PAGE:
Reviewer: Robert E Burke, MSN, MPS, BSN (Pace University)
Description: This book provides physicians and other health professionals with an overview of pain progression and management through a form of acupuncture they refer to as neuromodulation.
Purpose: The authors state that this book was designed to demystify acupuncture and explain it in anatomical terms. It is also intended to provide the reader with a greater understanding of pain progression and management throughout an individual's lifetime. These objectives are appreciated; however, to aid in achieving their goals the authors have abandoned the World Health Organization's international standards of acupuncture nomenclature (WHO, 1999) and opted to create a system of their own.
Audience: The authors state throughout that this book is intended for physicians who have an interest in learning and incorporating acupuncture ("neuromodulation") into their scope of practice. I feel that other healthcare professionals, such as chiropractors, physical therapists, and massage therapists may also find this book interesting. All three authors are credible, each having different levels of experience. Dr. Houchi Dung, author of Anatomical Acupuncture (1997), taught and practiced acupuncture for over 30 years. During his career he explored the scientific basis of acupuncture and promoted its use in medical education. His son is Dr. Joeming Dunn, a physician who limits his practice to anatomical acupuncture. Dr. Curtis P. Clogston, a physician who specializes in preventive and occupational medicine, learned acupuncture in 2000 and incorporates it in his private practice for pain management and allergies.
Features: The book opens with a brief and simplistic history of acupuncture and review of current medical literature regarding its efficacy. The reader is then provided with an introduction to the anatomy and physiology of acupoints and Dr. Dung's method of pain quantification. The remaining chapters explore the method of locating these points and the safe and proper technique of needling them to treat a variety of conditions. The most interesting section of the book is its discussion of the four categories of acupoints. Coupled with Dung's method of pain quantification, practitioners are provided a unique appreciation of pain evaluation and management for clients. The book has many shortcomings. Many of the references are outdated with over half of them dated before 1990. The authors describe a method of needling (pp. 81-2) that is inconsistent with the aseptic technique supported by the World Health Organization (WHO, 1999) and United States standards of clean needle technique (NAF, 2004). They support the outdated method of autoclaving and reusing of acupuncture needles because of the tedium of unwrapping new packages (p. 73). Furthermore, it is questionable that the authors' suggest that physicians recast acupuncture as neuromodulation in order to bypass state laws that restrict them from practicing acupuncture without formal education or as a way to bill insurance companies for reimbursement (p. 159).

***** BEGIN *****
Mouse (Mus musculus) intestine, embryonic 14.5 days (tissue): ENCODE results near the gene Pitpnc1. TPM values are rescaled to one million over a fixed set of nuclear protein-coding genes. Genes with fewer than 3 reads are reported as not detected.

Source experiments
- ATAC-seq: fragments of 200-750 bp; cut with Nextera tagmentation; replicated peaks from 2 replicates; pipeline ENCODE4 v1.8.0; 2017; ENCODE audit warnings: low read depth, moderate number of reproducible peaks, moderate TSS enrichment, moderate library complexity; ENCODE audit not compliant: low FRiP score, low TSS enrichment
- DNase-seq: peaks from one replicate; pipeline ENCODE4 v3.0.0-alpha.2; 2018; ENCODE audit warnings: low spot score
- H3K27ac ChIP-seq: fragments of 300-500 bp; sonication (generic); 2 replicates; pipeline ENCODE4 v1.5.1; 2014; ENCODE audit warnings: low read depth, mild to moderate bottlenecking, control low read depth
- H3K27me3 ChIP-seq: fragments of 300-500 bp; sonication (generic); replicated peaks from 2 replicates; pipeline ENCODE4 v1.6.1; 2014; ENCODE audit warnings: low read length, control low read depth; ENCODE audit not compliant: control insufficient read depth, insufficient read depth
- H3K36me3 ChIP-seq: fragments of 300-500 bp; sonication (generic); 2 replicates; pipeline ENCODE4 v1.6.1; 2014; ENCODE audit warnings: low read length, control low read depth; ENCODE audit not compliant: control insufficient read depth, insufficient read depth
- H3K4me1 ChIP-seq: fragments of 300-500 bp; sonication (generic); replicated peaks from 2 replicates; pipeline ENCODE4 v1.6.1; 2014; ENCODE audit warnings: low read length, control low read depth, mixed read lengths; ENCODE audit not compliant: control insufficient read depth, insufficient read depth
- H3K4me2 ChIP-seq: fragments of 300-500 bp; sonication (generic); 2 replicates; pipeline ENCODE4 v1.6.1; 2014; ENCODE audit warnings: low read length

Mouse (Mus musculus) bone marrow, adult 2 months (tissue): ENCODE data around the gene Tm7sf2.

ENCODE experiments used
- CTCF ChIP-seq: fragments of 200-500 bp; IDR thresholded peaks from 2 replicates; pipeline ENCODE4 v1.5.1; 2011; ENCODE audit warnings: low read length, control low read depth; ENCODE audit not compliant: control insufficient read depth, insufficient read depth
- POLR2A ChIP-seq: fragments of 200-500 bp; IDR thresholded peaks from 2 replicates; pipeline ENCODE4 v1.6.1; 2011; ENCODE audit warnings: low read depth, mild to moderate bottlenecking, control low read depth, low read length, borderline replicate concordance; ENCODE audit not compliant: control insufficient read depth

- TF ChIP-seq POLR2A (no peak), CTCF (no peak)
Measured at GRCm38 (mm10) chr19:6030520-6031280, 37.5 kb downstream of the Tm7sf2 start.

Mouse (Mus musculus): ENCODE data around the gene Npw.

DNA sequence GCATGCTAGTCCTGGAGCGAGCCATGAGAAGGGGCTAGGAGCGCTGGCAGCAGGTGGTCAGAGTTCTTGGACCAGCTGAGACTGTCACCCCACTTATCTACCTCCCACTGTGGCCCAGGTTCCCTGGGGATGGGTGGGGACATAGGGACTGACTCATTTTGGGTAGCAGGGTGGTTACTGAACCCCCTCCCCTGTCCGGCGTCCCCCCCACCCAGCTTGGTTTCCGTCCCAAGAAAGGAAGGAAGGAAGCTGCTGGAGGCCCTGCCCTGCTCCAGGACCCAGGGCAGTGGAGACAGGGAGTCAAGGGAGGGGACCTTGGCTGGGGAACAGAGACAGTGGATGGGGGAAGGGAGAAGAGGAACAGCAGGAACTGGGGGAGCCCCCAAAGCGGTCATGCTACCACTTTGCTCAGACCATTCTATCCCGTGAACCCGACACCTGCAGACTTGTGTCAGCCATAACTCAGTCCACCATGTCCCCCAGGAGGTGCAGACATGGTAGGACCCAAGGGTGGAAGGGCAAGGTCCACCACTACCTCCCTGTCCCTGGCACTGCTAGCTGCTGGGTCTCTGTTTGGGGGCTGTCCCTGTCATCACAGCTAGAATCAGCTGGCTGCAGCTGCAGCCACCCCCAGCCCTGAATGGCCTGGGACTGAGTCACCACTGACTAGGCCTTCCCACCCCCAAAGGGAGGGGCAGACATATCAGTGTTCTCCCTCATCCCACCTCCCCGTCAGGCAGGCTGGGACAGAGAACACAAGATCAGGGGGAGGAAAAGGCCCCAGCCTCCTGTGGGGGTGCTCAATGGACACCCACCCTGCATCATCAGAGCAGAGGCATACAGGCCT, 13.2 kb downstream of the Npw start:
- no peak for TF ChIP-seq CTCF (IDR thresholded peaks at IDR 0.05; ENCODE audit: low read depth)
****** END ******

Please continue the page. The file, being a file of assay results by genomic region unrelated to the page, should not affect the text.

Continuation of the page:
Assessment: In my professional opinion, this book is only useful in its overview of pain quantification and the phases of acupoints; however, the shortcomings greatly overshadow the positive qualities of the book. At its cost, I would only recommend readers to borrow it through the library if they have any interest in reading it for themselves. For any healthcare provider interested in learning about the scientific basis of acupuncture, I would suggest any of the following texts: Basics of Acupuncture, 5th edition, Stux et al. (Springer-Verlag, 2003), Clinical Acupuncture: Scientific Basis, Stux and Hammerschlag (Springer-Verlag, 2001), and/or Neuro-Acupuncture, Vol. 1: Neuroscience Basics, Cho et al. (Q-puncture, Inc, 2001).
National Acupuncture Foundation (NAF) (2004). Clean Needle Technique Manual for Acupuncturists, 5th ed.
World Health Organization (WHO) (1999). Guidelines on Basic Training and Safety in Acupuncture. Retrieved from http://www.who.int/medicines/library/trm/acupuncture/who-edm-trm-99-1/who-edm-trm-99-1en.shtml